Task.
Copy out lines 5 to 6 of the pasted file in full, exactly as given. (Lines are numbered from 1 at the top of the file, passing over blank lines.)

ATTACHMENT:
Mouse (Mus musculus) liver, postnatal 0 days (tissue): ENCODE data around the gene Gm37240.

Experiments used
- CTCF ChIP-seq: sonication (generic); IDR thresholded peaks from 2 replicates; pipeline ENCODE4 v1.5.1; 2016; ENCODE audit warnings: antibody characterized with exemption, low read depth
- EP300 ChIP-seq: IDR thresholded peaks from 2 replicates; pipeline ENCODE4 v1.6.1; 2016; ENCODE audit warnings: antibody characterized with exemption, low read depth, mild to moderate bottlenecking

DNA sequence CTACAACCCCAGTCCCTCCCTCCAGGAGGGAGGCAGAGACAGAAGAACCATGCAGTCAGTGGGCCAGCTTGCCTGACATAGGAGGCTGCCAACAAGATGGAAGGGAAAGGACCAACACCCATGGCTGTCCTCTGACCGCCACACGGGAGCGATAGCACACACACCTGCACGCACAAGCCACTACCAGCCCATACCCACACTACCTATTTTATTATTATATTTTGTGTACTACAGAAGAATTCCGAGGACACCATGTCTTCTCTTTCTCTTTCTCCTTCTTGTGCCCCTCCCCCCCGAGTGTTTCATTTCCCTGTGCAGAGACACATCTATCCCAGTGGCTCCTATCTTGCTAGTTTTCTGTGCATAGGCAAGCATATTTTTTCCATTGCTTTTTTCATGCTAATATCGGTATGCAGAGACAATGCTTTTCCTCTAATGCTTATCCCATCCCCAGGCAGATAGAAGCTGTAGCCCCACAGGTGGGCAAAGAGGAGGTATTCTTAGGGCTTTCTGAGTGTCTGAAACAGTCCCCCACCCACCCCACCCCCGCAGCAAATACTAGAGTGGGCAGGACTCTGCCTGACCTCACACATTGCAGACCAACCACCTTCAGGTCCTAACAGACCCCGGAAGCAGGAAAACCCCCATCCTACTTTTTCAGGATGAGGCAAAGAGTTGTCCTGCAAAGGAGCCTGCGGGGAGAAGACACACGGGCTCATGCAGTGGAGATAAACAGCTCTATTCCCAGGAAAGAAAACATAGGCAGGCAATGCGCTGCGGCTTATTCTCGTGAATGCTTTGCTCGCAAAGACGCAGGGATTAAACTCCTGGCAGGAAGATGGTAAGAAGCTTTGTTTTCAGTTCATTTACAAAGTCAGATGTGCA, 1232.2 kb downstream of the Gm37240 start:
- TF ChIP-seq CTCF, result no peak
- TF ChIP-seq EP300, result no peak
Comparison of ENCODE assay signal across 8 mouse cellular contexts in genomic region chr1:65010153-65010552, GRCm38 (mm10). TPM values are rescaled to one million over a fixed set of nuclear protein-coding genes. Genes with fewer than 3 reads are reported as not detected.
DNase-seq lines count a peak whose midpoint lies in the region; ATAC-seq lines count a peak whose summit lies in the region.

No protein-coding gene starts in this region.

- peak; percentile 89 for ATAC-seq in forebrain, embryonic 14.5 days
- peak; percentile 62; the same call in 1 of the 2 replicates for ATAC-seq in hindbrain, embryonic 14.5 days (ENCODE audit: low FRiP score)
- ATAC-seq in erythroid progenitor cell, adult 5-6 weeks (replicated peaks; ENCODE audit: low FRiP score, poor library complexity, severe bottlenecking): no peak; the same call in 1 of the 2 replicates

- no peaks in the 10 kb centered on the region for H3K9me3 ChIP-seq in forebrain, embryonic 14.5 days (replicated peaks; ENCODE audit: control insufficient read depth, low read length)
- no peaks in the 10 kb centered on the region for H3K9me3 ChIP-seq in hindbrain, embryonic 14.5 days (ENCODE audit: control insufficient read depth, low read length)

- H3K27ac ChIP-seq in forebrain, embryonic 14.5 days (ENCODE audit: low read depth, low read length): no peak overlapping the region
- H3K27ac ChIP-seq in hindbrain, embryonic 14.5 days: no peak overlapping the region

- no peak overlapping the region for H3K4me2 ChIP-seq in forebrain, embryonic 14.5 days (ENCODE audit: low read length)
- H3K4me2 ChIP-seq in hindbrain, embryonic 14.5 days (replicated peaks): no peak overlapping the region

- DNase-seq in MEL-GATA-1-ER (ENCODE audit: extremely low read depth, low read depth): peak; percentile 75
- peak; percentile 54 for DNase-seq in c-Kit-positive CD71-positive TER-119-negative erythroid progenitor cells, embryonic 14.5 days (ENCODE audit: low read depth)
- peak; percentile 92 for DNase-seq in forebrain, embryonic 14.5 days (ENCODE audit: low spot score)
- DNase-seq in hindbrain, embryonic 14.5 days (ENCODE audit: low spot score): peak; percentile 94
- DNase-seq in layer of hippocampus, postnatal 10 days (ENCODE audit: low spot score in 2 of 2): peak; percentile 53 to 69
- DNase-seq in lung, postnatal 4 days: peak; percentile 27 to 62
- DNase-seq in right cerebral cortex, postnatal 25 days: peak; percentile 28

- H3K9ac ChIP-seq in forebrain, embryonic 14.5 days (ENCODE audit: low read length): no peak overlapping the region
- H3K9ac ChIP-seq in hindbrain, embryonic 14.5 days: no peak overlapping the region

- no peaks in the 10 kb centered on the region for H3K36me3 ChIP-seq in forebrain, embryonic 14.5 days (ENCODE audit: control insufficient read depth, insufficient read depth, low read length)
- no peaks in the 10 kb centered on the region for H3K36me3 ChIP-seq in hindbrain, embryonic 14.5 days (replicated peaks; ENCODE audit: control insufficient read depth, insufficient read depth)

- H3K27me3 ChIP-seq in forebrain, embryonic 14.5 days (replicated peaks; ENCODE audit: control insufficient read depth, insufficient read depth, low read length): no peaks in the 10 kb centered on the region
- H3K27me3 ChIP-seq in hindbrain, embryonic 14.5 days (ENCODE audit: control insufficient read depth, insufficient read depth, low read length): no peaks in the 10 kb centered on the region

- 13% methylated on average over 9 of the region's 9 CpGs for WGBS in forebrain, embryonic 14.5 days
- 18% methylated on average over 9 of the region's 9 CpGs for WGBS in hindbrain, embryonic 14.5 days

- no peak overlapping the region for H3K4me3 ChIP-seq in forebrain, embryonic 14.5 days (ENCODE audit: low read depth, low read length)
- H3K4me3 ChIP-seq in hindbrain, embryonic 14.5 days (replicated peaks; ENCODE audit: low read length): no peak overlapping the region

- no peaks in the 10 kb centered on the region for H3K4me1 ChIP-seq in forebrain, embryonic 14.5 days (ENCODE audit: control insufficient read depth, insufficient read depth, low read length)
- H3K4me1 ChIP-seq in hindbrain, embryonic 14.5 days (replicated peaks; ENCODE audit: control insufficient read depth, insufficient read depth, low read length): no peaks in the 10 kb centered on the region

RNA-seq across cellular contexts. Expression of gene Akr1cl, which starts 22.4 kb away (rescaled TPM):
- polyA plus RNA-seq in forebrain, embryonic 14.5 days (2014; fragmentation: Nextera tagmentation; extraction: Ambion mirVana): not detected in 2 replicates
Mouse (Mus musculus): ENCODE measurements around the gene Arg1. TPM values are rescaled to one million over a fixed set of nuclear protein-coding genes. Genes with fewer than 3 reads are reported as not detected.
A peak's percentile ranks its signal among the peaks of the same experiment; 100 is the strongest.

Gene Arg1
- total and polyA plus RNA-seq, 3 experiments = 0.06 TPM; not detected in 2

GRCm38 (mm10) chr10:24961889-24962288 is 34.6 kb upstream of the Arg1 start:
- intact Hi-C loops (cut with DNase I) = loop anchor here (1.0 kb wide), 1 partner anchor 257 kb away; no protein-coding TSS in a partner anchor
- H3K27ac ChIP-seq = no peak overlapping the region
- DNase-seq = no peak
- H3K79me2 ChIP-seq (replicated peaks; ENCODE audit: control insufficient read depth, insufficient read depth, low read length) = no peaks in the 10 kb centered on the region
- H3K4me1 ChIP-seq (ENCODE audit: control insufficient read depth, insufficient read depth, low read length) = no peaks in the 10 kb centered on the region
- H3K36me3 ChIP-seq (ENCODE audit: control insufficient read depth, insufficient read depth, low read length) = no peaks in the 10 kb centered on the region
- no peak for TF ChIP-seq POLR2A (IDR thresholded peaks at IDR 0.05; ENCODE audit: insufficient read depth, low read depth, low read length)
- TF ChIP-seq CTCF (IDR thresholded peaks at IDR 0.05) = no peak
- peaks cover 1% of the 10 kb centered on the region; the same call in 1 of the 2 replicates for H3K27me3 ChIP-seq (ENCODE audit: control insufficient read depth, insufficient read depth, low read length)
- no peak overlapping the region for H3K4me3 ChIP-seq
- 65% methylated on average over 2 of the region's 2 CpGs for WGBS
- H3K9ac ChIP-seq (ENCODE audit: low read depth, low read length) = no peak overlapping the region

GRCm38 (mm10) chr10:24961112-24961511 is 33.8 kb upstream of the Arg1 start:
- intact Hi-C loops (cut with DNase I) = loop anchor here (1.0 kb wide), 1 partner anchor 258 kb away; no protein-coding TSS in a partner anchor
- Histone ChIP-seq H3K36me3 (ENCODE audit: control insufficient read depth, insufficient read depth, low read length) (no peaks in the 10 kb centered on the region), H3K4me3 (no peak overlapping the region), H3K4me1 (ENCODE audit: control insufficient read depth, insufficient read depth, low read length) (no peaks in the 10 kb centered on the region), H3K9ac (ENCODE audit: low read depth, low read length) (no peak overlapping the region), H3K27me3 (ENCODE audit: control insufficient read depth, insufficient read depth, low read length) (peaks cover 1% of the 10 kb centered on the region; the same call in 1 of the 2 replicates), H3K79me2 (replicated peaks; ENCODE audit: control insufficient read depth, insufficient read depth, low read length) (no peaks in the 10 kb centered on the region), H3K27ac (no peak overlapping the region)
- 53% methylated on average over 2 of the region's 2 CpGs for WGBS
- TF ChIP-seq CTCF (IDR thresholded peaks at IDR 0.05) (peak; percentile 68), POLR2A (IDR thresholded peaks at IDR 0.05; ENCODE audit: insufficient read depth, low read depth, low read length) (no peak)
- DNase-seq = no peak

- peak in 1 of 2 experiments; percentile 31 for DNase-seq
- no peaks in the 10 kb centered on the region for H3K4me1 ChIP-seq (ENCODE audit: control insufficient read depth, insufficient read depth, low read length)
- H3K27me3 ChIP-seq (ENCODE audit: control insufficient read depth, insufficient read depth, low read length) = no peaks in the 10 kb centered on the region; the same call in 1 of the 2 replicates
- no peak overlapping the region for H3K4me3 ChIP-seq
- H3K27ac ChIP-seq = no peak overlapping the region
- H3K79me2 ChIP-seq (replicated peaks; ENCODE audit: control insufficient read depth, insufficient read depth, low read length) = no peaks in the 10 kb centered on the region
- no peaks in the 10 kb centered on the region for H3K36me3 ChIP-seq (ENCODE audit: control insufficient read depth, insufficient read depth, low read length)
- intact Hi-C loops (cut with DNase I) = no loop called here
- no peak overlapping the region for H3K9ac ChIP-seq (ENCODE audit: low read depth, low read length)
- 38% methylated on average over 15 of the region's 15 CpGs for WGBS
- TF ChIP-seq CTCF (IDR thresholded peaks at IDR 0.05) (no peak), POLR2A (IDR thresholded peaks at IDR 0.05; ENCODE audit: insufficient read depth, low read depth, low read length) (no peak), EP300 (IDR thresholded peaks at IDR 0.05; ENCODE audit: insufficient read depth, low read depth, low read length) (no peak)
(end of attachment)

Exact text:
DNA sequence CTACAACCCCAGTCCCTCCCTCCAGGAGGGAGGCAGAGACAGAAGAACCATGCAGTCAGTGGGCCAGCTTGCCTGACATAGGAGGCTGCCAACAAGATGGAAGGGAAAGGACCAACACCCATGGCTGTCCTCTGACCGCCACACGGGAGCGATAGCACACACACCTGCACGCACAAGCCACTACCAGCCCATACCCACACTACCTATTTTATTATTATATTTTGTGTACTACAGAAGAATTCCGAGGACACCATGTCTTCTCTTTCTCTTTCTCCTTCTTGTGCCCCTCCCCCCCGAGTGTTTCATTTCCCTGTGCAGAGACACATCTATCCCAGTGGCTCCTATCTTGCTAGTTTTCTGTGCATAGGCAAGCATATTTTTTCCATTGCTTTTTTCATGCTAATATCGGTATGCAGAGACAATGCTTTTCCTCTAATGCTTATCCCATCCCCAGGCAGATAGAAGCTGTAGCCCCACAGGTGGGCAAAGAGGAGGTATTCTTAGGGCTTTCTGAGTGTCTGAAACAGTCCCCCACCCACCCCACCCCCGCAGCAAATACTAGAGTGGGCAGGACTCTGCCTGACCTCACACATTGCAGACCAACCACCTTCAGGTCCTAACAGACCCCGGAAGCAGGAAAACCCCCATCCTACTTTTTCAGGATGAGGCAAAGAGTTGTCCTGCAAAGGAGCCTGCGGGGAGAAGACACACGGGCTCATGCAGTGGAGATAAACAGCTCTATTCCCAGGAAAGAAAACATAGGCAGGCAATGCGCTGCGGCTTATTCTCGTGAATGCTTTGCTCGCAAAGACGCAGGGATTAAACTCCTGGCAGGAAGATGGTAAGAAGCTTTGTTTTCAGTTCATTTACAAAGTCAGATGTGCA, 1232.2 kb downstream of the Gm37240 start:
- TF ChIP-seq CTCF, result no peak